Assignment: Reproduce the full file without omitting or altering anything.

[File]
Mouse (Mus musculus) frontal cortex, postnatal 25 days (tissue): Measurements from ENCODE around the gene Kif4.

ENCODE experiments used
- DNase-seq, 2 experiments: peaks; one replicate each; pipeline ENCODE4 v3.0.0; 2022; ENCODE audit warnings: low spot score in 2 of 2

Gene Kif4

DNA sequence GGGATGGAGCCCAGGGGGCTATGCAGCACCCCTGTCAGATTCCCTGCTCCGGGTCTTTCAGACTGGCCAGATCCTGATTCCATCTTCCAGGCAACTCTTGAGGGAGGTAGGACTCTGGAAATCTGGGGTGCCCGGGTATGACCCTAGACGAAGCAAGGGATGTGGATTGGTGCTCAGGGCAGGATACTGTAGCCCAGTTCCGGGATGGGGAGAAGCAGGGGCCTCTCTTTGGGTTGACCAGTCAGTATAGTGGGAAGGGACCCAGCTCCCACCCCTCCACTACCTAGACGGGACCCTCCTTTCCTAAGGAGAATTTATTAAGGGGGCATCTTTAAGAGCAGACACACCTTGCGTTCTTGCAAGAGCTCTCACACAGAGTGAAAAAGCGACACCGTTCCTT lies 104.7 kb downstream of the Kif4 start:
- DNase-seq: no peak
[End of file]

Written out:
Mouse (Mus musculus) frontal cortex, postnatal 25 days (tissue): Measurements from ENCODE around the gene Kif4.

ENCODE experiments used
- DNase-seq, 2 experiments: peaks; one replicate each; pipeline ENCODE4 v3.0.0; 2022; ENCODE audit warnings: low spot score in 2 of 2

Gene Kif4

DNA sequence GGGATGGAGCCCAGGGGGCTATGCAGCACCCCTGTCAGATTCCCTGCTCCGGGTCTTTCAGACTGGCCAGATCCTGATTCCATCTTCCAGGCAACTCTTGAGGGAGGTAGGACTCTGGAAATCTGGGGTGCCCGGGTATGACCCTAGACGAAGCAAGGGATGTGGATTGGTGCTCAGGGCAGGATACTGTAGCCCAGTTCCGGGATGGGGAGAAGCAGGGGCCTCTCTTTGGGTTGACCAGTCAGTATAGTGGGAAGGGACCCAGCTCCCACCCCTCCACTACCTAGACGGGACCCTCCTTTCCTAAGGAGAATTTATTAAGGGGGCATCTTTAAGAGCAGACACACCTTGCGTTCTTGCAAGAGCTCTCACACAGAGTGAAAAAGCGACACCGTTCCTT lies 104.7 kb downstream of the Kif4 start:
- DNase-seq: no peak